Why is it important to protect these fossil trees?
These fossil trees are very important in terms of scientific value. They help us understand the diversity of ancient trees, paleobiogeography of plants, the climate and environment of the past, including geological changes through time.
“To know your future, you must learn from your past...” - Margaret Jang
The primary source of local income is derived from the sale of forest products such as herbs and plants growing at the top of trees, or locally available mushrooms which grow only after forest fires and heavy rains.
Many local people illegally cut the trees in the forest parks and burn parts of the forest to collect the herbs and fungi that grow on the trees. These illegal activities happen quite often and are detrimental to the ecosystem as a whole, and limit our ability to study and learn from the amazing fossils present.
Although educational programs have been initiated to reduce illegal logging and harvesting from the forest, a reach out program, engaging all local people has not been taken. Using these unique fossil trees as an icon for protection is a way of not only engaging the local community to be proactive, but also to ensure local economy thrives through increased awareness and tourism. Setting up a protected natural monument nature will incorporate protection of today’s flora and fauna, and protection of the fossils.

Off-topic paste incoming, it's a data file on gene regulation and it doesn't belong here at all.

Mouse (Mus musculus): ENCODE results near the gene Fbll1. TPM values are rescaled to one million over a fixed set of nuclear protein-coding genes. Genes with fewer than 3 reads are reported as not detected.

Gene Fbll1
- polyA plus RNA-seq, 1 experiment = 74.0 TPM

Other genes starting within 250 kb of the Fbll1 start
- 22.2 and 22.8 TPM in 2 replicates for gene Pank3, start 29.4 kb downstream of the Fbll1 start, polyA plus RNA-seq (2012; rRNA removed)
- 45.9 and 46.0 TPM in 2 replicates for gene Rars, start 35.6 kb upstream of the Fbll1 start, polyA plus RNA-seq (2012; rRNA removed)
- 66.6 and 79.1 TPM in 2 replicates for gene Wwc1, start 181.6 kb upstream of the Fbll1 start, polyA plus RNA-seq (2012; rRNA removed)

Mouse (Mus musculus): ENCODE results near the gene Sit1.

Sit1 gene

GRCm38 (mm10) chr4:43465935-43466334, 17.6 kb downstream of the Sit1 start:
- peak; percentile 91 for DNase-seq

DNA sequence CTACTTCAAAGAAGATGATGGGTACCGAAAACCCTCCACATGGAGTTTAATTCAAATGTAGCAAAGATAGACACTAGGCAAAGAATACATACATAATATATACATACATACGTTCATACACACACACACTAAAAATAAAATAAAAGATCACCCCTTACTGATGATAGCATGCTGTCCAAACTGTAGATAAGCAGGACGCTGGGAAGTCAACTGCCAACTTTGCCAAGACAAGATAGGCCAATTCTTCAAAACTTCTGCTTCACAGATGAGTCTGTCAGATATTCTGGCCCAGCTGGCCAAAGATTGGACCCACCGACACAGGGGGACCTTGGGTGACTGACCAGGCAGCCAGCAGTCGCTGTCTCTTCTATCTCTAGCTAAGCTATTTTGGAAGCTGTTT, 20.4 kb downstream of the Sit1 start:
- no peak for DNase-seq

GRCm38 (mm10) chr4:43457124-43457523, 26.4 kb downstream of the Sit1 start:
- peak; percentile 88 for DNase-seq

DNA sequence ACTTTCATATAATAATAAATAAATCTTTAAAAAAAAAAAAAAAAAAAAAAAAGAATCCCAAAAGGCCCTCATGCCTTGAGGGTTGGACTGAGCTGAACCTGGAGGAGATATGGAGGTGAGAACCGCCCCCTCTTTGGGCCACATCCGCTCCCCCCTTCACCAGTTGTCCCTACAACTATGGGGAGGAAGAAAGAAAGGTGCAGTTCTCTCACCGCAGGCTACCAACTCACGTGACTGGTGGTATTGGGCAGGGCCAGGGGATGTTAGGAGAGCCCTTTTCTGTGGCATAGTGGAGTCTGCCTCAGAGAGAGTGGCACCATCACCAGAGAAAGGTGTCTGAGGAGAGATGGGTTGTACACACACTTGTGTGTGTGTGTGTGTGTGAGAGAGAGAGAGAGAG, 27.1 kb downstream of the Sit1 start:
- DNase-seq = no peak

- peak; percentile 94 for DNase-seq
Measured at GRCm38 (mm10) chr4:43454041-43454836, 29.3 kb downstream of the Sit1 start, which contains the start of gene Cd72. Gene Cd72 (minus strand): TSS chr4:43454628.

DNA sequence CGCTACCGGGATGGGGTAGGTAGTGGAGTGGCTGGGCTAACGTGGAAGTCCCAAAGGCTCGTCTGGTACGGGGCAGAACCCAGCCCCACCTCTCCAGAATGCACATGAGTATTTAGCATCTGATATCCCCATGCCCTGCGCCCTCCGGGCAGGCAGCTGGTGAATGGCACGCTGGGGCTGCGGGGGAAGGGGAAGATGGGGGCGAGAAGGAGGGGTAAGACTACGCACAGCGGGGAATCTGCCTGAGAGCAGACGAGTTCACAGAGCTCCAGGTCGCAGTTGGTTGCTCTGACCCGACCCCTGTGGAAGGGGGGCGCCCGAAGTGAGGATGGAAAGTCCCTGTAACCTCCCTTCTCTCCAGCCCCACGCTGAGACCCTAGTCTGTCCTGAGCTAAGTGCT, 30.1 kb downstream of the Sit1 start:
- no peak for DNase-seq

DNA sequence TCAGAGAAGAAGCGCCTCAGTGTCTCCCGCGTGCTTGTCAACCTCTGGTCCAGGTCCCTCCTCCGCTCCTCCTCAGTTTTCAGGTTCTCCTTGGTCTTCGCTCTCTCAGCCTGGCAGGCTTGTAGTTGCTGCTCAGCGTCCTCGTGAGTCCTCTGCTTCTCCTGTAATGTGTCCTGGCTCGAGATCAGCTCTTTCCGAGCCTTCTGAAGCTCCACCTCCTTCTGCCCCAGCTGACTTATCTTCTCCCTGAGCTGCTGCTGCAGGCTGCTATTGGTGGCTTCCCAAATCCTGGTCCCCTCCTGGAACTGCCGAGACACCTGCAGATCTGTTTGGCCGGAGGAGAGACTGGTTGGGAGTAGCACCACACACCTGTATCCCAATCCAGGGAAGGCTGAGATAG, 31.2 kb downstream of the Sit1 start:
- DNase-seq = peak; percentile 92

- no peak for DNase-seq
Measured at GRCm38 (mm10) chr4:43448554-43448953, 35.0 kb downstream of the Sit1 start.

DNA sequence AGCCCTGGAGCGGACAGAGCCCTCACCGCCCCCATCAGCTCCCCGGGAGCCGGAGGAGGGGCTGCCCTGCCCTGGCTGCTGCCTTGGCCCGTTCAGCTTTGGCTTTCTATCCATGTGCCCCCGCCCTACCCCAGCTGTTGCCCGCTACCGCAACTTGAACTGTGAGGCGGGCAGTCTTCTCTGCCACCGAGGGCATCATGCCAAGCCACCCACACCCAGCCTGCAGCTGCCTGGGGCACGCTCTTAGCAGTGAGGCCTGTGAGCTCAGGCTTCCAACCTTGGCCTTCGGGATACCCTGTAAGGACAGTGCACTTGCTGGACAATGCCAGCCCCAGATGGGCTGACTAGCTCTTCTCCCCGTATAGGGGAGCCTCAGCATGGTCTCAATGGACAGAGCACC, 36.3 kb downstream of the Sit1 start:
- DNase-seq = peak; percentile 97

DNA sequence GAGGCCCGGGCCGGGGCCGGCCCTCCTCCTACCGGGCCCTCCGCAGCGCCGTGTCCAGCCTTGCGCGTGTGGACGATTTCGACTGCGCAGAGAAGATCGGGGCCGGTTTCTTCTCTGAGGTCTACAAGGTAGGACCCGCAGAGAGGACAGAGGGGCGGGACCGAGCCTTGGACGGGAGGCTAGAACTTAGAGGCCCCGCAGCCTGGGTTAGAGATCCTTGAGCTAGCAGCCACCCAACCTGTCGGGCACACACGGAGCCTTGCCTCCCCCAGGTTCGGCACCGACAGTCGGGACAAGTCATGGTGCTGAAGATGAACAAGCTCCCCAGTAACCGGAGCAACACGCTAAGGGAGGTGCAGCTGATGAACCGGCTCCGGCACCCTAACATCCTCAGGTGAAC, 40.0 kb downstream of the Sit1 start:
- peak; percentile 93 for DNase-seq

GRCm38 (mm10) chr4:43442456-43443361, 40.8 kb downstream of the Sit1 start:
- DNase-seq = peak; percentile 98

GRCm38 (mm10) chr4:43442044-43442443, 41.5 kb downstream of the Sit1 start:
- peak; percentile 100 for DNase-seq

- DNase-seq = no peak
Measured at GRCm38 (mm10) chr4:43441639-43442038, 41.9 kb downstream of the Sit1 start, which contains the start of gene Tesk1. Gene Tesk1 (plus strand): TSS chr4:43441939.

Importance of the fossil trees in this petrified forest park
1. The petrified trunk here is considered one of the world’s longest largest fossil trees. The longest trunk was measured at 72.2 m in length when first excavated. Seven giant fossil trees, ranging from 22 – 72.2 m long, were excavated. The morphological analysis by Philippe et al. (2013) suggests that the original trees towered to more than 100 m.
2. These fossil trees help us understand the diversity of ancient trees, paleobiogeography of plants, paleoecology and geological changes through time.
3. The petrified trees found in this site are angiosperms, with the huge buttresses, relatively slender trunk, and height in excess of 70 m. The fossil trees found here are related to the living Koompassia (Leguminosae or Fabaceae), a genus of the giant trees grow in Southeast Asian tropical rain-forests, which are different from the other prominent fossil tree sites around the world, e.g., Petrified Forest National Park in Arizona; the Florissant Fossil Beds National Monument, Colorado, USA, and Bükkábrány Fossil Forest in Hungary, where fossil conifer trees were found.
4. In many countries, most petrified trunks are found in semi-desert to desert area or in the sand pits. The fossil trees here were found in situ in the living forest (dry dipterocarp and mixed deciduous forests), which has high biodiversity and a large proportion of species endemic to Southeast Asia for both ecological and geological study which results in a suitable location for people to learn about living and ancient trees in the same area.